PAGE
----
Financial Facts: The Japanese Yen

Most countries (and unions) have their own currencies. A currency is something that is agreed upon by the government of that country as money and uses this money (usually banknotes, coin pieces) as a medium for exchange. Australia, for example, uses Australian Dollars, Czech Republic, Denmark, and Norway use the Krone, while countries that are part of the European Union use Euros. Currencies don’t usually perfectly equate each other; 1 U.S. Dollar does not equal 1 Euro.

Whether the currency of a country rises or falls south compared to other countries does not always mirror how well that country is doing economically. Today’s value of one dollar equates to 110.36 in Japanese Yen – but that does not mean that Japan’s economy is doing poorly. Japan can have a great GDP but a subjectively weak yen. This is because of the intricate history of the Japanese Yen.

A Brief History on Yen; the Japanese Currency

During the Edo period, Japan relied on Tokugawa coinage. Their currency was called “mon” and lasted from 1336 to 1870. Then came the yen. Initially, the yen came from adopting what was commonly being exchanged throughout Southeast Asia, which at the time were silver Spanish dollar coins. This was thanks to Hong Kong selling Japan their machinery for minting coins. Thus, the name “yen” was conceived because those silver Spanish dollar coins were round, and yen means “round object”. The yen only started circulating during the Meiji Era, on June 27, 1871, after the Act was signed.

Because the Japanese yen relied on silver standards instead of gold, their currency weakened against the U.S. dollar (which used gold) because of the silver devaluation that occurred in 1873. They would switch to a gold standard by 1897, which kept the yen worth 50 cents. They would let go of this standard by the end of 1931; yet the yen would fall lower within the next years, hitting 1 yen to 23 cents by the time the Second World War had started.

So Why Is the Yen Still So Undervalued?

Combined with the rockiness of its early history, wartime inflation, and post-war currency fixes, the yen ended up hitting a low of ¥360 to $1 based on the Bretton Woods system. The war had ravaged not only the country but their financial trading system with the word as well, rendering exchange rates virtually unpredictable. The Bretton Woods system was created for a sense of balance among trading between the Japanese economy and other countries, fixing the rate at ¥360 to $1. This all halted in 1971 when the U.S. stopped using the gold standard in their financial system.

 By then, there was an imbalance in how expensive imports were in Japan versus how much exported Japanese products were in other countries. This was fixed when the Smithsonian Agreement was made. 10 countries formed the Smithsonian agreement to amend the exchange rate disparity created by the Bretton Woods Agreement. They would  let the yen float on its own, with a little bit of government intervention to make sure the yen wouldn’t drop too far.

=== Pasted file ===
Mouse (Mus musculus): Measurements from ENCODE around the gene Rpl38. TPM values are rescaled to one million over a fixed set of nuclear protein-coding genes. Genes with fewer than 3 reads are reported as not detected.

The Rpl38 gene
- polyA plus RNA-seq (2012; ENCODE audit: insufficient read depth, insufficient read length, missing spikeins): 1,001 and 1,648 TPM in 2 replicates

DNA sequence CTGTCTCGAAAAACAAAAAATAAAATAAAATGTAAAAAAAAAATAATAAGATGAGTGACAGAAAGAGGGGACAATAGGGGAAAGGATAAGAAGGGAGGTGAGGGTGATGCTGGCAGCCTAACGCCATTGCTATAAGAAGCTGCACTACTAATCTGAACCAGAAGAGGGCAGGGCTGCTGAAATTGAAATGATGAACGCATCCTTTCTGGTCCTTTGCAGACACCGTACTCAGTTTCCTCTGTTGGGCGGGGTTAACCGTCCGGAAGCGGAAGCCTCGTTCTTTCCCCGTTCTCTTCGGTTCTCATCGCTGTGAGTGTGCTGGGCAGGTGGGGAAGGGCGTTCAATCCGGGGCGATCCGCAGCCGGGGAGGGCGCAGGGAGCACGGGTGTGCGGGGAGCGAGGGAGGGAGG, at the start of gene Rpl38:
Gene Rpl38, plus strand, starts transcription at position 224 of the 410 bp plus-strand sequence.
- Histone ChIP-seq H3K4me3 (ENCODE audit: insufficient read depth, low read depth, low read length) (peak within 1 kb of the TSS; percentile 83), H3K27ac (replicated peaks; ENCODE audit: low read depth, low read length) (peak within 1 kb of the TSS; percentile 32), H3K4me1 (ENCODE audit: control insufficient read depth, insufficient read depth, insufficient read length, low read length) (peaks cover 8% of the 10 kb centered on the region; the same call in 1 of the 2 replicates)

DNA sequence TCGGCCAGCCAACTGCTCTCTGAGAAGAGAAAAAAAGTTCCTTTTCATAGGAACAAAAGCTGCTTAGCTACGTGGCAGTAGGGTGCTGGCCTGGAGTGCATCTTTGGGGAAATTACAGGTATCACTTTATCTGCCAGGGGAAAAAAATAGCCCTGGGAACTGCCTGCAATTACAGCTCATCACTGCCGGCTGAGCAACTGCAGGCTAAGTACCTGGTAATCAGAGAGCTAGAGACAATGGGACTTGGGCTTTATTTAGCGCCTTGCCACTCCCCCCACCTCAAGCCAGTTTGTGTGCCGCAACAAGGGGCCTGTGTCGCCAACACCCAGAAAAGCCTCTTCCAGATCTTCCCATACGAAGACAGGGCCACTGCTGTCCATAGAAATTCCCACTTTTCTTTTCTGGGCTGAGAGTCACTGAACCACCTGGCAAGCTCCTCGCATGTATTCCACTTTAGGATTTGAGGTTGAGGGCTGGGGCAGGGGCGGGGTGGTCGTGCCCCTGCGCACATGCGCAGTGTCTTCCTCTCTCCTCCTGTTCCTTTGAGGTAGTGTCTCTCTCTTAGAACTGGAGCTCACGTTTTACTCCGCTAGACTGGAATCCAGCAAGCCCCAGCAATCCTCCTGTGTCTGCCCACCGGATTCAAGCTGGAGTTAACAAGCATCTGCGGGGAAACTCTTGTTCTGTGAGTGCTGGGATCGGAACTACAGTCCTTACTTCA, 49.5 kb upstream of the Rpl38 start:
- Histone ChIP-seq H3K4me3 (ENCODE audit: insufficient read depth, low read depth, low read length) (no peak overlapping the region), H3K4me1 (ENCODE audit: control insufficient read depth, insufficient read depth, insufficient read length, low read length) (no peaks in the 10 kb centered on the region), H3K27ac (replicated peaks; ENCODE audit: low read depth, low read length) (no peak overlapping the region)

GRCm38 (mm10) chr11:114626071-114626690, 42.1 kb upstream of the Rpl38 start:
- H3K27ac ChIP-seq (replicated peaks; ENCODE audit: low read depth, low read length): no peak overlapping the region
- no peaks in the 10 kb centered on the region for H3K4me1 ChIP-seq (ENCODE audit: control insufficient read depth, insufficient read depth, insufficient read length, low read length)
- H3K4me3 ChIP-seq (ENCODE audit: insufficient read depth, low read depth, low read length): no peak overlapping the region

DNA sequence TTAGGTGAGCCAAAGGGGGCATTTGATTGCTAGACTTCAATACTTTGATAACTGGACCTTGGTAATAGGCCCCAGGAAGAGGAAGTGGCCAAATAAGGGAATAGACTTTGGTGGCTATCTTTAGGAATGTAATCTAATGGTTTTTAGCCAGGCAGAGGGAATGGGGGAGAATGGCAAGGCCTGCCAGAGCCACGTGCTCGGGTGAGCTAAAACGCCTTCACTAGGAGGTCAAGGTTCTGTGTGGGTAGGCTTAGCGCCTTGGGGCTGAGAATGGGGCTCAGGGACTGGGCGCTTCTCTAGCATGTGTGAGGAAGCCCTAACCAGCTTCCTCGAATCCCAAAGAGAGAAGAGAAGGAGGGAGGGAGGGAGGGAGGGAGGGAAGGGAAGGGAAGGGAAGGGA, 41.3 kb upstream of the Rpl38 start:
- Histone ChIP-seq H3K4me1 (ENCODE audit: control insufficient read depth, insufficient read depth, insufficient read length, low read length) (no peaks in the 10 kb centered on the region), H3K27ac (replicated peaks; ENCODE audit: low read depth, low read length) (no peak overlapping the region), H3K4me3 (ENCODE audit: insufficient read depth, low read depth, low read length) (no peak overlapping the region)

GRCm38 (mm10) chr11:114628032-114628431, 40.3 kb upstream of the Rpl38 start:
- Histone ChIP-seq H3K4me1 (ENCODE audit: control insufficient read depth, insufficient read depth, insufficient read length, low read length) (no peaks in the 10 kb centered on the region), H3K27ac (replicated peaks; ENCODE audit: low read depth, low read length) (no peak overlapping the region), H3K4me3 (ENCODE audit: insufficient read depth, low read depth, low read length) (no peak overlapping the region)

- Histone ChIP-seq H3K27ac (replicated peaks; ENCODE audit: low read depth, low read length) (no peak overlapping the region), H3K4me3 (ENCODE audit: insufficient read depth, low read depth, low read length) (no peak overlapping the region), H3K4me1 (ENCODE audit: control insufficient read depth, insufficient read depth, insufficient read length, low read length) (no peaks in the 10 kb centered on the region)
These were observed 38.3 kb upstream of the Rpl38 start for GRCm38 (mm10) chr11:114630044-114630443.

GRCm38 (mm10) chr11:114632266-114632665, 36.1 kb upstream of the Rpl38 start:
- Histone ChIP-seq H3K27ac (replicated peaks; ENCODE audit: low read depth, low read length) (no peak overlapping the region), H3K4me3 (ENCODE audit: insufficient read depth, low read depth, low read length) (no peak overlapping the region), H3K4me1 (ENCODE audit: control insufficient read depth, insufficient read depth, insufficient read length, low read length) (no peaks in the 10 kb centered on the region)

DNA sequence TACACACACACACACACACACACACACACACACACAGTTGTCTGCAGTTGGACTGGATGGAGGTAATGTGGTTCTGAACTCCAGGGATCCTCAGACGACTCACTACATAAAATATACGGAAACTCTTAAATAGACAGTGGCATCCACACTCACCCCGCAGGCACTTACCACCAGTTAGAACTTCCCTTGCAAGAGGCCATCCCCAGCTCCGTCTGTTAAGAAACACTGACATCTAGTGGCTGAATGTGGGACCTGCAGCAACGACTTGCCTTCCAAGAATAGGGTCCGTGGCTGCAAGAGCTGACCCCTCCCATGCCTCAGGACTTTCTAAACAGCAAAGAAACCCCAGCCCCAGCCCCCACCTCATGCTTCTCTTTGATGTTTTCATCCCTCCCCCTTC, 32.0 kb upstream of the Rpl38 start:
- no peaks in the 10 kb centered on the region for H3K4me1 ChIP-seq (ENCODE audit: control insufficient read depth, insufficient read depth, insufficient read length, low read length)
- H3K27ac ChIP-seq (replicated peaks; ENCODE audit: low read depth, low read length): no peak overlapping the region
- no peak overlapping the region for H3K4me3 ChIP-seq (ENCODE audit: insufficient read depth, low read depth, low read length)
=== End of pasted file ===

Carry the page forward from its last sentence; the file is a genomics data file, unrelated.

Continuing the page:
Trials of the Modern Yen

The 1980’s would bring many different difficulties for the yen to face, until 1985, when the Plaza Accord agreement was signed. The yen rose from ¥239 to ¥128 to a dollar in a matter of three years. By 1995, it peaked at ¥80 to $1. The yen would later decline due to the Japanese asset price bubble, and the global economic crisis that occurred last 2008. Some speculate that the Japanese purposely devalue the yen to cheapen exports, thus enabling better business and demand.

Behind the Japanese Yen Symbol

The internationally understood symbol for the Japanese Yen is ¥. It isn’t used only for the Japanese yen (JPY), it also stands for yuan (CNY) which is the currency used in China. This symbol looks just like the Roman alphabetical y, with two parallel lines crossing it. It is placed before the number that represents its value, just as the $ does for the dollar – like “¥36” to indicate that it costs 36 yen.  To be specific, the character that the Chinese use is a double width character that looks like ¥ while the Japanese use the single-width version that looks like ¥.

Some speculate that the reason the symbol of Yen (¥) looks as such is that of the way foreigners couldn’t pronounce it properly. In Japan, it is pronounced as “en”, but foreigners supposedly had such a hard time following the sharpness of the “e” in “en”, that they ended up softening it with a y – thus the yen, and its symbol.

How to Type the Japanese Yen Sign on the Keyboard

Compared to touchscreen keyboards, mechanical keyboards don’t have the option for all symbols easily displayed, despite the nifty shift key. The yen sign is one of those symbols that needs a few extra buttons to type out. In case you must write the yen sign for a document or online, you have two options. The quickest option is to hold the ALT key down while typing “0165” – without the quotation marks. If the internet is available, you may search “yen symbol” on your web browser, then copy-paste the symbol that turns up in the results.

Latest Updates on The Japanese Yen Exchange Rate

The Japanese Yen Exchange rate has seen a range of rates since June 2016. Its highest point was August 18, 2016, when it hit 99.9060 yen to a dollar. The trend then went up again to 103 yen to a dollar on September 5, 2016, dipping again later that month to 100.3590 yen to a dollar. The yen would fall from November 4 onwards, hitting its peak, opening at 118.2680, hitting a high of 118.3980, and closing at 118.2140 yen to a dollar by December 16, 2016.